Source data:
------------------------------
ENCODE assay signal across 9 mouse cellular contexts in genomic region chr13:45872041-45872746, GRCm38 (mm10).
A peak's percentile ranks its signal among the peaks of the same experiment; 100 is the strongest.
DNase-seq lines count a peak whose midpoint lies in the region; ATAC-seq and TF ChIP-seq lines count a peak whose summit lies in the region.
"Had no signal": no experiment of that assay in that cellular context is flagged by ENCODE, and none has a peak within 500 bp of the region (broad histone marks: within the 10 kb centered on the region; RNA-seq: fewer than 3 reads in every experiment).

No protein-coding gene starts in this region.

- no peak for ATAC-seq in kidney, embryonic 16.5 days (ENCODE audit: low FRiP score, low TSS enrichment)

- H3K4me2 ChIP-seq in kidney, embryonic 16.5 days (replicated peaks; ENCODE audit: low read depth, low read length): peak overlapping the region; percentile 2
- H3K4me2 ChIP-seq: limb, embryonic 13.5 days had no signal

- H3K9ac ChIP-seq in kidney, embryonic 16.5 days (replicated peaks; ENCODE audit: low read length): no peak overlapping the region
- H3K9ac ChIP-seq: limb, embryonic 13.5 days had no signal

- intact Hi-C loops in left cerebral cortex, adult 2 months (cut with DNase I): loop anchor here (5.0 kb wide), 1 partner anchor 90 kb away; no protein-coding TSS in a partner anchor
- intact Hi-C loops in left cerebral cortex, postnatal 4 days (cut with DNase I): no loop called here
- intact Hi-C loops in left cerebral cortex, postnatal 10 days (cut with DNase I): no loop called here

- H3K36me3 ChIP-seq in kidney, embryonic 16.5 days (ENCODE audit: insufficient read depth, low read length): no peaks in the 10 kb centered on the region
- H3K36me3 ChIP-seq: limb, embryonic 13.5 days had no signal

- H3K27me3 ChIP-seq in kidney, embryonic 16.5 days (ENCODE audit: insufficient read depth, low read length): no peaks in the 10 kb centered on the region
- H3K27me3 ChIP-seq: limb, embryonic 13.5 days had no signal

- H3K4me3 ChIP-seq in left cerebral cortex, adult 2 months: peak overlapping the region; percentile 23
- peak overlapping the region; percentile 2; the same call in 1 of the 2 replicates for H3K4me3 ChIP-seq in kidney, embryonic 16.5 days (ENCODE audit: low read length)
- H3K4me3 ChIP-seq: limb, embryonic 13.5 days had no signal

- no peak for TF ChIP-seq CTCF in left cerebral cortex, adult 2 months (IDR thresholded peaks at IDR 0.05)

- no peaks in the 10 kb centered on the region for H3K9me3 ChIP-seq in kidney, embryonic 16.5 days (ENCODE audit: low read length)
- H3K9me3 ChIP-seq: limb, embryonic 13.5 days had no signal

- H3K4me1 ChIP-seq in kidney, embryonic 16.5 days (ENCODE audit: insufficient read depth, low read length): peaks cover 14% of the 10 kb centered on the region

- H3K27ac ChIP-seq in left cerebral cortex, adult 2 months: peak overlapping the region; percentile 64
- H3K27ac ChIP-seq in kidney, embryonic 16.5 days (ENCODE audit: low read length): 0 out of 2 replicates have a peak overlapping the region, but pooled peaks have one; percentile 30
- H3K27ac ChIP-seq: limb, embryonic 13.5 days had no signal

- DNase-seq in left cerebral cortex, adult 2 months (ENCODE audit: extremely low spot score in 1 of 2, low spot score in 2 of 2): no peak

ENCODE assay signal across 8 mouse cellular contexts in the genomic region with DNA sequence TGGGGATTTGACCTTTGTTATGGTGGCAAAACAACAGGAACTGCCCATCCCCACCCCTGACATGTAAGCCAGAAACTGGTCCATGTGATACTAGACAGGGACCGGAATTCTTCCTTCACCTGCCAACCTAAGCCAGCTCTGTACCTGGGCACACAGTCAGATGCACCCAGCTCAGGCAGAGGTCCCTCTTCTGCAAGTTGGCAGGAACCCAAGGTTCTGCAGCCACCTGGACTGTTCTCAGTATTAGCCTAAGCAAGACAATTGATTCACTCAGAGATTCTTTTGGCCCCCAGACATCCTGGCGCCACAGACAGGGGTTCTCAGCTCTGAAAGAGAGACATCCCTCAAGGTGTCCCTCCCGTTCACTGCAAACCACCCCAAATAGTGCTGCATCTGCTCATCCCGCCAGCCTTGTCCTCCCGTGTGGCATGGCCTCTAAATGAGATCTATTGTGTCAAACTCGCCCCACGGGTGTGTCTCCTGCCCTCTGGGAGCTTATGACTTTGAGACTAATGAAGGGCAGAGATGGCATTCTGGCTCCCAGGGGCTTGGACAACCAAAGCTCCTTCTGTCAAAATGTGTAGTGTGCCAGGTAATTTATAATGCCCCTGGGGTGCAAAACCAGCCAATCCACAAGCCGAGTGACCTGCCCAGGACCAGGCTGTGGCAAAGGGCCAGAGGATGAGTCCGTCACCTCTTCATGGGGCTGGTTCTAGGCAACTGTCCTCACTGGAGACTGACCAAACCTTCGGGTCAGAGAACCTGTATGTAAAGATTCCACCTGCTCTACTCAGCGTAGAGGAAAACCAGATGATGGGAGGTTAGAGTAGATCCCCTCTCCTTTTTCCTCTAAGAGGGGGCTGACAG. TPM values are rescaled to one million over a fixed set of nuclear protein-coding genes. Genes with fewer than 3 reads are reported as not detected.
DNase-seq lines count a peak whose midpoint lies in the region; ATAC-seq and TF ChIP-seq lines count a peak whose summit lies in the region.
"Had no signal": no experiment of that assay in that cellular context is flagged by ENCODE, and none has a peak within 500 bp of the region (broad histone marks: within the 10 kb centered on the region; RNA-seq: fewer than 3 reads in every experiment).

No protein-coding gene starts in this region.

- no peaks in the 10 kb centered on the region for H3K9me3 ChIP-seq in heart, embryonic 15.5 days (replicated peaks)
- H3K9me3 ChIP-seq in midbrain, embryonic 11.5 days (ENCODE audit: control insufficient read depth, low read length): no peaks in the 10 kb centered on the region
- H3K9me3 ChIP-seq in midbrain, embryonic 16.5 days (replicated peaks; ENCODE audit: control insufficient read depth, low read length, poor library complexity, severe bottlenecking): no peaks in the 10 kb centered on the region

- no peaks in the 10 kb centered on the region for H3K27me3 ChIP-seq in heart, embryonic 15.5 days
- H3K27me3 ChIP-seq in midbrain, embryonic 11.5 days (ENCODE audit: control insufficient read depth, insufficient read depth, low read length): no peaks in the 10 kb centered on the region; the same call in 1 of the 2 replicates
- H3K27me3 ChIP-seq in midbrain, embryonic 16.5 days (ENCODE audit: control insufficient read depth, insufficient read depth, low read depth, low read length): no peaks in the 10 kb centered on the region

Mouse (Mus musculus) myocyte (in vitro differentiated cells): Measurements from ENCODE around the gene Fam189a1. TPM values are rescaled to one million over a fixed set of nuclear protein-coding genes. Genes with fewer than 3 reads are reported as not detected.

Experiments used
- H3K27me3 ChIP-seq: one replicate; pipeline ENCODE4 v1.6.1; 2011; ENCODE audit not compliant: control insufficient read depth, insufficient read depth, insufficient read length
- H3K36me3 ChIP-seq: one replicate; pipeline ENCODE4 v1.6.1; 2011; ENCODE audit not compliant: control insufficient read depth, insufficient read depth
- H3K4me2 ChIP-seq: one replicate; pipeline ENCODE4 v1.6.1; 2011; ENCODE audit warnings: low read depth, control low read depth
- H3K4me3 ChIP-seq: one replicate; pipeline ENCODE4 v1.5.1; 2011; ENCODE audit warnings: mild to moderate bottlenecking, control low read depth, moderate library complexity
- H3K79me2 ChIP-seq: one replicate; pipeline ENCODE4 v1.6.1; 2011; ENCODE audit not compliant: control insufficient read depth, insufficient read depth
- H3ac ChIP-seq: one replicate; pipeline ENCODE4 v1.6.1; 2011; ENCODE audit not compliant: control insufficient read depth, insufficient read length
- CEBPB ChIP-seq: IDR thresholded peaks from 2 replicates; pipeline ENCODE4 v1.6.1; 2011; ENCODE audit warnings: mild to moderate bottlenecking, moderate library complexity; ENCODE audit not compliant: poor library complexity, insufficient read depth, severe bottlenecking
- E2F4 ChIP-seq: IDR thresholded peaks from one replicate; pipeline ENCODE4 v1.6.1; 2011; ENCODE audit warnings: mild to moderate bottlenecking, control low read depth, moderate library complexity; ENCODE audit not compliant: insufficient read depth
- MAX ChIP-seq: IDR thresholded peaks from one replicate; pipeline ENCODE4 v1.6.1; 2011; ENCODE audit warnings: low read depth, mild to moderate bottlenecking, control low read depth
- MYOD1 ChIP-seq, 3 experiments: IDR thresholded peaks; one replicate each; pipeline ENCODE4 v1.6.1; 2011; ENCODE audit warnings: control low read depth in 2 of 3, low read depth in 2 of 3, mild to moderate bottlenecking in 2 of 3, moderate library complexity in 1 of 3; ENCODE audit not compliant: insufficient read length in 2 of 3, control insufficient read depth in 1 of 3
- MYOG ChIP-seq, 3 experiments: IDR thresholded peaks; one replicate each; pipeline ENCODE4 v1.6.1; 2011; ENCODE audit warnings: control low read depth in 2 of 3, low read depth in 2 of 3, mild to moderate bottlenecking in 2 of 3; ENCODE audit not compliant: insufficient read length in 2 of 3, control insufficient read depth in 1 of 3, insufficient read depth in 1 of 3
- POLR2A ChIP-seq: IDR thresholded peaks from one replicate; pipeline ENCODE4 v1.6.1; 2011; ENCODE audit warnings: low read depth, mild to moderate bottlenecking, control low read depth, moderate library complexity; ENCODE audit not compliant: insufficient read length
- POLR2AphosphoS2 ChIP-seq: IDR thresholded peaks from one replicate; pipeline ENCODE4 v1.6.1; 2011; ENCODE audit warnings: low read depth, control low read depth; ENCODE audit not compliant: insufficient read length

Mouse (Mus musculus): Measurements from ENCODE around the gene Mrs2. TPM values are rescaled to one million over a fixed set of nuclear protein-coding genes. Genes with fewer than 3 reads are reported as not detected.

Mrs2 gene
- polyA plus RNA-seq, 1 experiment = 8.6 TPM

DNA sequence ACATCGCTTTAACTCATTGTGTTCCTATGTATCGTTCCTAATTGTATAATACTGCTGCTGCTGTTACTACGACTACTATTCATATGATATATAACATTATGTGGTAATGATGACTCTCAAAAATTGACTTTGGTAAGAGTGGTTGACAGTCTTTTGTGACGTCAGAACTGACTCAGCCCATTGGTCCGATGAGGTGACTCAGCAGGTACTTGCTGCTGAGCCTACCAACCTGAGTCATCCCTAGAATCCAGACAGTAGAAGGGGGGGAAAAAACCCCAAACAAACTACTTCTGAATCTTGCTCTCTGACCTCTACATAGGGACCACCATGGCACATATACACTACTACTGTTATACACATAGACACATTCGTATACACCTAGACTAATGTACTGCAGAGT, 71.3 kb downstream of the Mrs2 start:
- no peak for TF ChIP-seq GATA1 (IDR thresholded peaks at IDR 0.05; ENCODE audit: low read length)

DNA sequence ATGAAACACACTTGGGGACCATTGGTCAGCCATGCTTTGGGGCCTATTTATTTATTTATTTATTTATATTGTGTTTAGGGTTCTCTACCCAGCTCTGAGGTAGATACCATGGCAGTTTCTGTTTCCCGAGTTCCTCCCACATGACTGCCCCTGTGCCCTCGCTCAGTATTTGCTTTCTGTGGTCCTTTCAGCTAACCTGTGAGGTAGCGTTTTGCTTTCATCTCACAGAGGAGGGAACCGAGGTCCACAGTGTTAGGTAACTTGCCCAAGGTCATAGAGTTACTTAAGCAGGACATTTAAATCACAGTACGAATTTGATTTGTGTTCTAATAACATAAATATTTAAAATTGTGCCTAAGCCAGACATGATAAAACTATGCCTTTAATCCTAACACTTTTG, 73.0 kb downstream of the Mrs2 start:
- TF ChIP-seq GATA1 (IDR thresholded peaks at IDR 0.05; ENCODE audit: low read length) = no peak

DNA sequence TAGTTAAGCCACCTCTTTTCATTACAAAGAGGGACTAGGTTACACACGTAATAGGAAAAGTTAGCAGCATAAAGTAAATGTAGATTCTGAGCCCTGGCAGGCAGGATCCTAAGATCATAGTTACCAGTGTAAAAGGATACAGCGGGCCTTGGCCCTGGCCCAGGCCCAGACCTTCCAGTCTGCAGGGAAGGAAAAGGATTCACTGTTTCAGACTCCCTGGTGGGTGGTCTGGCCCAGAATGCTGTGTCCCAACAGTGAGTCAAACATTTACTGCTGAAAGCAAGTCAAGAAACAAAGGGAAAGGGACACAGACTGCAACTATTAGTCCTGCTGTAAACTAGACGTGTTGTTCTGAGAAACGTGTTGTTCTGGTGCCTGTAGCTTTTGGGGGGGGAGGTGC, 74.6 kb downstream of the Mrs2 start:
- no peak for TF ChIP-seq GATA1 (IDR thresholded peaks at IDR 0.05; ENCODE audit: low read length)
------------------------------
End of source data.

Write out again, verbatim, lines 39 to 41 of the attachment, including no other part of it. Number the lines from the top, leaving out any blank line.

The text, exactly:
Mouse (Mus musculus) myocyte (in vitro differentiated cells): Measurements from ENCODE around the gene Fam189a1. TPM values are rescaled to one million over a fixed set of nuclear protein-coding genes. Genes with fewer than 3 reads are reported as not detected.

Experiments used
- H3K27me3 ChIP-seq: one replicate; pipeline ENCODE4 v1.6.1; 2011; ENCODE audit not compliant: control insufficient read depth, insufficient read depth, insufficient read length